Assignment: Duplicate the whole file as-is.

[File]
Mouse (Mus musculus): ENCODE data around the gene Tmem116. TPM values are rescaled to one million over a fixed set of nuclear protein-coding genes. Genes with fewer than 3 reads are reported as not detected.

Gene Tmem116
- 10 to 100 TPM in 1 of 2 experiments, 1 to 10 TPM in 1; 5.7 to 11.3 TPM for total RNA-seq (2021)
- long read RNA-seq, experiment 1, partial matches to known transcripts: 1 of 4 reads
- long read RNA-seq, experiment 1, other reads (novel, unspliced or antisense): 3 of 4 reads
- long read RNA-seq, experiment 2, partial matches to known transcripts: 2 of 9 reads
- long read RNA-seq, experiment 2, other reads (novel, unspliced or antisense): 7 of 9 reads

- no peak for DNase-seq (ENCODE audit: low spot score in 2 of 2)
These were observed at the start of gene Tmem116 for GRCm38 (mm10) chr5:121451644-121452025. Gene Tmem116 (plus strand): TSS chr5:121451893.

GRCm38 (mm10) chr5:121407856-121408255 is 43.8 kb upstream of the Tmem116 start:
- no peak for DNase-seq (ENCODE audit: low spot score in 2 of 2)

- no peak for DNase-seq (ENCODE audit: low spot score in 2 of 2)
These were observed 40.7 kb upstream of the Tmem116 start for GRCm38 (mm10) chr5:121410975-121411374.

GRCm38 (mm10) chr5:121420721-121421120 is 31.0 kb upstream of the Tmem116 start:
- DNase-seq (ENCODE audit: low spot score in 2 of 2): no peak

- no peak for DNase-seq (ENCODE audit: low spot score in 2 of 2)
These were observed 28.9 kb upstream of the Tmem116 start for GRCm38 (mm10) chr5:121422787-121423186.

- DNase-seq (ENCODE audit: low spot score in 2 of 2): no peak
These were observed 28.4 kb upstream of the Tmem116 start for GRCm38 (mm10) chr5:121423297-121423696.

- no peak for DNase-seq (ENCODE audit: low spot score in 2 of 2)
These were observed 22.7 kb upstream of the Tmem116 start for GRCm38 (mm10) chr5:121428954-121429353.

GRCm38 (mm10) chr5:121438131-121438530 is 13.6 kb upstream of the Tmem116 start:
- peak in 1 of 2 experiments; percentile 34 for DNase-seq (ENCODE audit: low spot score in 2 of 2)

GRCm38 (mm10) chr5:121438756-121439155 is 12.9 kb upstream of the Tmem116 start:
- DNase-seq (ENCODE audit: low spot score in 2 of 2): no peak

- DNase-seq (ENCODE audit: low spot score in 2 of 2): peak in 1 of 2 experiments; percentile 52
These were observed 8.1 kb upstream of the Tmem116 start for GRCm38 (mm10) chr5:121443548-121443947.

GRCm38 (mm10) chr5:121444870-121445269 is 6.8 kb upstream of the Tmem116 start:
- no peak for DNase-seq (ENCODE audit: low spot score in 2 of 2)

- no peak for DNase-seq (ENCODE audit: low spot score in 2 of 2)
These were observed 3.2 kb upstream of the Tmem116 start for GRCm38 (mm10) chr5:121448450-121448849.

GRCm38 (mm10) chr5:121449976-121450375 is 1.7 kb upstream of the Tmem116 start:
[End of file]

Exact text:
Mouse (Mus musculus): ENCODE data around the gene Tmem116. TPM values are rescaled to one million over a fixed set of nuclear protein-coding genes. Genes with fewer than 3 reads are reported as not detected.

Gene Tmem116
- 10 to 100 TPM in 1 of 2 experiments, 1 to 10 TPM in 1; 5.7 to 11.3 TPM for total RNA-seq (2021)
- long read RNA-seq, experiment 1, partial matches to known transcripts: 1 of 4 reads
- long read RNA-seq, experiment 1, other reads (novel, unspliced or antisense): 3 of 4 reads
- long read RNA-seq, experiment 2, partial matches to known transcripts: 2 of 9 reads
- long read RNA-seq, experiment 2, other reads (novel, unspliced or antisense): 7 of 9 reads

- no peak for DNase-seq (ENCODE audit: low spot score in 2 of 2)
These were observed at the start of gene Tmem116 for GRCm38 (mm10) chr5:121451644-121452025. Gene Tmem116 (plus strand): TSS chr5:121451893.

GRCm38 (mm10) chr5:121407856-121408255 is 43.8 kb upstream of the Tmem116 start:
- no peak for DNase-seq (ENCODE audit: low spot score in 2 of 2)

- no peak for DNase-seq (ENCODE audit: low spot score in 2 of 2)
These were observed 40.7 kb upstream of the Tmem116 start for GRCm38 (mm10) chr5:121410975-121411374.

GRCm38 (mm10) chr5:121420721-121421120 is 31.0 kb upstream of the Tmem116 start:
- DNase-seq (ENCODE audit: low spot score in 2 of 2): no peak

- no peak for DNase-seq (ENCODE audit: low spot score in 2 of 2)
These were observed 28.9 kb upstream of the Tmem116 start for GRCm38 (mm10) chr5:121422787-121423186.

- DNase-seq (ENCODE audit: low spot score in 2 of 2): no peak
These were observed 28.4 kb upstream of the Tmem116 start for GRCm38 (mm10) chr5:121423297-121423696.

- no peak for DNase-seq (ENCODE audit: low spot score in 2 of 2)
These were observed 22.7 kb upstream of the Tmem116 start for GRCm38 (mm10) chr5:121428954-121429353.

GRCm38 (mm10) chr5:121438131-121438530 is 13.6 kb upstream of the Tmem116 start:
- peak in 1 of 2 experiments; percentile 34 for DNase-seq (ENCODE audit: low spot score in 2 of 2)

GRCm38 (mm10) chr5:121438756-121439155 is 12.9 kb upstream of the Tmem116 start:
- DNase-seq (ENCODE audit: low spot score in 2 of 2): no peak

- DNase-seq (ENCODE audit: low spot score in 2 of 2): peak in 1 of 2 experiments; percentile 52
These were observed 8.1 kb upstream of the Tmem116 start for GRCm38 (mm10) chr5:121443548-121443947.

GRCm38 (mm10) chr5:121444870-121445269 is 6.8 kb upstream of the Tmem116 start:
- no peak for DNase-seq (ENCODE audit: low spot score in 2 of 2)

- no peak for DNase-seq (ENCODE audit: low spot score in 2 of 2)
These were observed 3.2 kb upstream of the Tmem116 start for GRCm38 (mm10) chr5:121448450-121448849.

GRCm38 (mm10) chr5:121449976-121450375 is 1.7 kb upstream of the Tmem116 start: